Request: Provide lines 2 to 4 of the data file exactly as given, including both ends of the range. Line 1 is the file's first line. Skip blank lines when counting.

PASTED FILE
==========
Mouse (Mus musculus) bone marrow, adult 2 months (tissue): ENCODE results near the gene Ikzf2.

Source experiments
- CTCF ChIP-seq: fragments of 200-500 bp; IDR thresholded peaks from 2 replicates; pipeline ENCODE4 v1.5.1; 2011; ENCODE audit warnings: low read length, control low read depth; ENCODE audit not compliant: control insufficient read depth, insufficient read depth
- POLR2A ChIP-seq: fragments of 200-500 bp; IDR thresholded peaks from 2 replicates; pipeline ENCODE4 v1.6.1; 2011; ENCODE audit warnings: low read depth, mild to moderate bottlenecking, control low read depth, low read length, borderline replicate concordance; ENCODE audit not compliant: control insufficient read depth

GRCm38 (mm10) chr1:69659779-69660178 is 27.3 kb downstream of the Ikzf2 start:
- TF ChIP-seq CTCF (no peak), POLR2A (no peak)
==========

Source experiments
- CTCF ChIP-seq: fragments of 200-500 bp; IDR thresholded peaks from 2 replicates; pipeline ENCODE4 v1.5.1; 2011; ENCODE audit warnings: low read length, control low read depth; ENCODE audit not compliant: control insufficient read depth, insufficient read depth
- POLR2A ChIP-seq: fragments of 200-500 bp; IDR thresholded peaks from 2 replicates; pipeline ENCODE4 v1.6.1; 2011; ENCODE audit warnings: low read depth, mild to moderate bottlenecking, control low read depth, low read length, borderline replicate concordance; ENCODE audit not compliant: control insufficient read depth